For more of my book content check out instagram.com/bookalong • This book has been longlisted for the Toronto Book Award!🎉 • So in 2016 Ann Hui a Globe and Mail journalist drove across Canada writing about Chinese-Canadian restaurants. She drove coast to coast talking to restaurant owners, meeting people and hearing their stories. She delves into the interesting history of chop suey cuisine which is not traditional chinese food and shares about other faux Canadian invented chinese cuisines. Through For more of my book content check out instagram.com/bookalong • This book has been longlisted for the Toronto Book Award!🎉 • So in 2016 Ann Hui a Globe and Mail journalist drove across Canada writing about Chinese-Canadian restaurants. She drove coast to coast talking to restaurant owners, meeting people and hearing their stories. She delves into the interesting history of chop suey cuisine which is not traditional chinese food and shares about other faux Canadian invented chinese cuisines. Throughout her journey she discovered that her own family history could be apart of these stories. Her parents owned their own Chinese Restaurant before she was born to the deeper reasoning of why they immigrated to Canada in the first place. • This book is so good because Hui does such a wonderful job intertwining her own history into the main focus of the book. She flawlessly changes the narrative between location and time. And brilliantly uses the opprotunity to tell of Chinese immigration in Canada through the restaurant owners personal histories. Her storytelling abilities are so compelling! This is such an interesting look at Chinese-Canadian restaurant history in Canada. But also the perils and determination of people facing immigration. I tried to make this book last as long as I could but it is too readable. So much about food but the bigger picture of family, and culture. A truly facinating and poignant read! • Thank You so much to the publisher for #gifting me this wonderful book!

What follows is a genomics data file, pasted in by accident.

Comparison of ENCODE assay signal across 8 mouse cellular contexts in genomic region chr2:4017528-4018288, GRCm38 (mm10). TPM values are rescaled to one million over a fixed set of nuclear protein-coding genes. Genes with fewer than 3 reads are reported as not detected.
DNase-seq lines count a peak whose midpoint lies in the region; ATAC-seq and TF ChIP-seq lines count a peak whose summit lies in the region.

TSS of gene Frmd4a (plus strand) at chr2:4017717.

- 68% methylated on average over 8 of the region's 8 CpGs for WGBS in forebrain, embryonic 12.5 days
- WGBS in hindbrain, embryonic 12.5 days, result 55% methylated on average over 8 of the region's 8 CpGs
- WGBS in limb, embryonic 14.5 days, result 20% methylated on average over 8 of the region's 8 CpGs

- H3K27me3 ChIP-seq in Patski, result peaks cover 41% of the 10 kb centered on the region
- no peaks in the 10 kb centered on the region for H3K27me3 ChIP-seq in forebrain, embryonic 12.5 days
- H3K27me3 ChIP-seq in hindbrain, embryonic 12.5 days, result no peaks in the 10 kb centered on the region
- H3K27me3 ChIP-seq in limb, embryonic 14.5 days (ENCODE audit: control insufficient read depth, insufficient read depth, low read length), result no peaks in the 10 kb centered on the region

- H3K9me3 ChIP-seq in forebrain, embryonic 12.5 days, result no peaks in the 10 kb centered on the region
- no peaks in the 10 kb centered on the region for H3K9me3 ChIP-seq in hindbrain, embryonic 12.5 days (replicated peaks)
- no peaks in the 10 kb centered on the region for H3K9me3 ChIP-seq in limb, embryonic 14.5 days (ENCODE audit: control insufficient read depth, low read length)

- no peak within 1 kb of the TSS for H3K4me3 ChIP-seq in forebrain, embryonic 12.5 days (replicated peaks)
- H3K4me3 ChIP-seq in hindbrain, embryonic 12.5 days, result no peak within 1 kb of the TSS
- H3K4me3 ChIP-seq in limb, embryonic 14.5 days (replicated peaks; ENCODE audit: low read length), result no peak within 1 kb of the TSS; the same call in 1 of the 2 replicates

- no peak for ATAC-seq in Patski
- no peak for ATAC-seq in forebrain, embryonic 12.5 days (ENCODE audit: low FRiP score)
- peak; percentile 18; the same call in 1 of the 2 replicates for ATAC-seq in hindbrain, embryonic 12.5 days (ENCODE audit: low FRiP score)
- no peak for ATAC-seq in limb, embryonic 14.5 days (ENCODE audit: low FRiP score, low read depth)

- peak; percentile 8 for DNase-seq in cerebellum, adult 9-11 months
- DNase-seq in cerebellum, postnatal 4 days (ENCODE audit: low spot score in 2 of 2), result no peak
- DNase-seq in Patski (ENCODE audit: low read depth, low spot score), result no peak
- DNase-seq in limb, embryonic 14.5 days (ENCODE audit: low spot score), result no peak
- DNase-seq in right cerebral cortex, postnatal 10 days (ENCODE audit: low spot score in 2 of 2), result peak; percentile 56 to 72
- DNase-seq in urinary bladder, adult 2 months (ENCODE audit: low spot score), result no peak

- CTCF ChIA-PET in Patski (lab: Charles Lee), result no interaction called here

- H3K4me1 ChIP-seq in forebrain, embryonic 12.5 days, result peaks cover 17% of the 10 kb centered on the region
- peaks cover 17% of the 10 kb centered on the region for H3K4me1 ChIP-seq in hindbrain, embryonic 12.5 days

17. 5 out of 5

    Shannon Au

    Informative and enjoyable read about chop suey. Ann did a wonderful job exploring small-town Canada’s chop suey restaurants. Sharing her own family story in the mix added a personality... Great read. Highly recommend.

  18. 5 out of 5

    Kelly

    I loved this book because I felt such a personal connection to the author's story and to varying degrees, the owners of these restaurants as well. My parents didn't own a restaurant, but they did the other entrepreneurial thing Chinese immigrants of the 70s and 80s did: open a convenience store. Like my parents, I always regarded chop suey cuisine as not "authentic" Chinese food. After reading this book, I agree with the author that chop suey is Chinese food – the people who created it were Chine I loved this book because I felt such a personal connection to the author's story and to varying degrees, the owners of these restaurants as well. My parents didn't own a restaurant, but they did the other entrepreneurial thing Chinese immigrants of the 70s and 80s did: open a convenience store. Like my parents, I always regarded chop suey cuisine as not "authentic" Chinese food. After reading this book, I agree with the author that chop suey is Chinese food – the people who created it were Chinese and the people who continue to cook it are Chinese. It is the story of bravery and resilience, of learning and adapting. It's what my ancestors did and what new immigrants continue to do, and I am proud of that heritage. I recommend this book to any child of immigrants, but especially to those of Chinese ethnicity. Learn your parents' stories – and learn your ancestors' stories as well. And next time you find a seemingly out-of-place restaurant anywhere in Canada, talk to the owners and ask for their stories too.